It’s no different from most trades: Buy low, sell high. In a certain city, this has led chefs to open bars and call them restaurants–the money comes from the 400% mark-up on cocktails and the 300% mark-up on beer and wine. Bonus: Cheap cuts of meat and farmed fish that add to the kitty.
Eating every part of the animal wasn’t inspired by philosophical considerations or a desire to sustain resources. It was a recognition that chefs and wait staff are in the business. The business of selling. And you make more selling heads, feet, organs, and other parts of creatures that cost the restaurant less money.
Me? I’m not eating that stuff routinely. Secret revealed: Most chefs aren’t much either. Go to their homes or dine out with them and they enjoy vegetables, salads, high end protein, and, sure, a bit of beasts that they are curious about.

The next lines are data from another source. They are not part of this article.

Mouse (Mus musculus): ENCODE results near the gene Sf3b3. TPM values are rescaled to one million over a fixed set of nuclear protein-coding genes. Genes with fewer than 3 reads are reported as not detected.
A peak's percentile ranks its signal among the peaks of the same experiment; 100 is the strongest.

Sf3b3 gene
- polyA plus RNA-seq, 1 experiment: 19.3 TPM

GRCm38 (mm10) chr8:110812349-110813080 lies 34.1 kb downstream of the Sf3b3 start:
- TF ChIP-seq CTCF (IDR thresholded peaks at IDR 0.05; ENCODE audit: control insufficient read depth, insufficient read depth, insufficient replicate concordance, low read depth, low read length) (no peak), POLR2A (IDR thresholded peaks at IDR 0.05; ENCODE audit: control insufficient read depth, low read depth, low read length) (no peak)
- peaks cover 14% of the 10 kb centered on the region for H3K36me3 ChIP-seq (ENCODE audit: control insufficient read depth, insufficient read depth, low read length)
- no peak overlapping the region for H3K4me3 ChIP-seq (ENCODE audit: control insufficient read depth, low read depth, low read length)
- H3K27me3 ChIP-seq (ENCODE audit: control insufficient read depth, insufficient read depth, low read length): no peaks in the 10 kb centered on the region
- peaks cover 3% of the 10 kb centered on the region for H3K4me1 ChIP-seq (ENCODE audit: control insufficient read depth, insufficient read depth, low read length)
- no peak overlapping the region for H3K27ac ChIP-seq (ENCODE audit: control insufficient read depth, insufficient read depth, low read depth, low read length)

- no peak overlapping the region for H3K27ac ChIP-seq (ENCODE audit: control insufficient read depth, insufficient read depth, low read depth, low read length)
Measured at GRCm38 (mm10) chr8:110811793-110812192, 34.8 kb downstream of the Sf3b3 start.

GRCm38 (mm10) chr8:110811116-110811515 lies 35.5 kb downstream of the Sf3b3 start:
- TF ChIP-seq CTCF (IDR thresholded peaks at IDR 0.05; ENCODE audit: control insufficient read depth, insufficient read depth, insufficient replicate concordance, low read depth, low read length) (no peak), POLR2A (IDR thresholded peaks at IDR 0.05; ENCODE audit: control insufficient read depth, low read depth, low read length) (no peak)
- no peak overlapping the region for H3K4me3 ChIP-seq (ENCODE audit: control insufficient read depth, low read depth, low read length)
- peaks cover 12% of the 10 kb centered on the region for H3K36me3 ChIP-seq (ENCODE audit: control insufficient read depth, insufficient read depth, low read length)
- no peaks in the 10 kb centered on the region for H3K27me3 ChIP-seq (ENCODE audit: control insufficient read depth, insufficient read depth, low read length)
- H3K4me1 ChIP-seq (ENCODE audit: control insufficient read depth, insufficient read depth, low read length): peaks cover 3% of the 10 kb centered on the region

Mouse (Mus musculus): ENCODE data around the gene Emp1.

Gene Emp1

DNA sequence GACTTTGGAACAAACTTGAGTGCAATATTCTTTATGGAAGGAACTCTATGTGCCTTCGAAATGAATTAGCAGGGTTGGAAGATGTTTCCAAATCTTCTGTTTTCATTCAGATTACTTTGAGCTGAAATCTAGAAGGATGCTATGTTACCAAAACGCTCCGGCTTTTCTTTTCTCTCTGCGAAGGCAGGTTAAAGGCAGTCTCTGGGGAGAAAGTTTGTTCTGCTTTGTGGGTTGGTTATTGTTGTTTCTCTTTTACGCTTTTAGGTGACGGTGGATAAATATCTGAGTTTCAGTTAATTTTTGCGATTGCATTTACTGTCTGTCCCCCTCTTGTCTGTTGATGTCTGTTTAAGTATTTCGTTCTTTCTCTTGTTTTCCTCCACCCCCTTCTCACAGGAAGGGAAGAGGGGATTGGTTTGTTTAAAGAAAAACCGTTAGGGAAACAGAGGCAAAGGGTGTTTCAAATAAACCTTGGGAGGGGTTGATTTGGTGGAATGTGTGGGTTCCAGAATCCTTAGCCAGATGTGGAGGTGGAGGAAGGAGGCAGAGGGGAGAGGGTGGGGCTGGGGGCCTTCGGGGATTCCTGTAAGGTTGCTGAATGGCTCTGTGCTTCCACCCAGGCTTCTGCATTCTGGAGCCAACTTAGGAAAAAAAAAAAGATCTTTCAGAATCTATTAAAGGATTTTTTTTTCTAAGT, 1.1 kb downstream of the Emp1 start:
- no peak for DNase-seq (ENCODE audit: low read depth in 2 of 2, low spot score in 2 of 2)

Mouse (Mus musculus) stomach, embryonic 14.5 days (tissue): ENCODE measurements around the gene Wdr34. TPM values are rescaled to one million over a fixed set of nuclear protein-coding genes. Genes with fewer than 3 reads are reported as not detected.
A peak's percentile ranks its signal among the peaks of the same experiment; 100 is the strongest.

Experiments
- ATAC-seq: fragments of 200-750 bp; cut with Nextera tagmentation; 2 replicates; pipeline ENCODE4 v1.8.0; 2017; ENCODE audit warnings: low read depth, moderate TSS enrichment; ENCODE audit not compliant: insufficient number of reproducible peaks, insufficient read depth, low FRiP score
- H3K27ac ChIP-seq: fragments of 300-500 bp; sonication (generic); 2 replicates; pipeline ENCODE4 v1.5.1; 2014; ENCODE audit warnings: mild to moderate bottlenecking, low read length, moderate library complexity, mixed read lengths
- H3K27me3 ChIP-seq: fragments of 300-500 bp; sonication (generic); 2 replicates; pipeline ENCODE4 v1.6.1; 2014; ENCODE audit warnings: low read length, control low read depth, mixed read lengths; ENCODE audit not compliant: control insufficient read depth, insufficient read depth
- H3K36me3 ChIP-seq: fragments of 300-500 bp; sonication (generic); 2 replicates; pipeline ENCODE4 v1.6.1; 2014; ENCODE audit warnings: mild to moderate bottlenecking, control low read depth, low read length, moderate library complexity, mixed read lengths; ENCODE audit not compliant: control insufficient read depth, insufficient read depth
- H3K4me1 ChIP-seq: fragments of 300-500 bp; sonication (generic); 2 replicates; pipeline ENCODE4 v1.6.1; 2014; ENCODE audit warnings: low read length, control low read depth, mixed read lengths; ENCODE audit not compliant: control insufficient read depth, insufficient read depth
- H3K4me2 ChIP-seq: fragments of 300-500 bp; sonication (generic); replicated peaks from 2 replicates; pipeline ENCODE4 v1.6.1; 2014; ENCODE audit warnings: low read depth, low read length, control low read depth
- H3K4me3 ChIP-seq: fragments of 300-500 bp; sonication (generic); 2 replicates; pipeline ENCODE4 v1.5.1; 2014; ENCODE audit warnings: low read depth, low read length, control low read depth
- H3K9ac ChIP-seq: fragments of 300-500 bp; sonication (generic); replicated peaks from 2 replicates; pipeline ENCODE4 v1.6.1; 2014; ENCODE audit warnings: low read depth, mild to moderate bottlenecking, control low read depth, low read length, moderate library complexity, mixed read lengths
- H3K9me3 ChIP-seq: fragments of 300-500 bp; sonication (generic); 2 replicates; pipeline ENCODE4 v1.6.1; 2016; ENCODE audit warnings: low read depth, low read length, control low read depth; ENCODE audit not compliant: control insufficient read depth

Any business needs a plan. A good future plan for a chef wanting to open a restaurant would be to cook the food he or she enjoys eating. More specifically, the best item on the buy-low-sell-high spectrum?
Cooking with vegetables emerged at L’Arpege. It’s happening with Ducasse and Vongerichten. Bittman just put his money where his mouth is by joining up with a terrific vegetarian company. And more places are opening that use vegetables–far cheaper than meat, poultry, and fish–as their focus.
The challenge though is that vegetables require cooking skills you do not need when serving animal fat.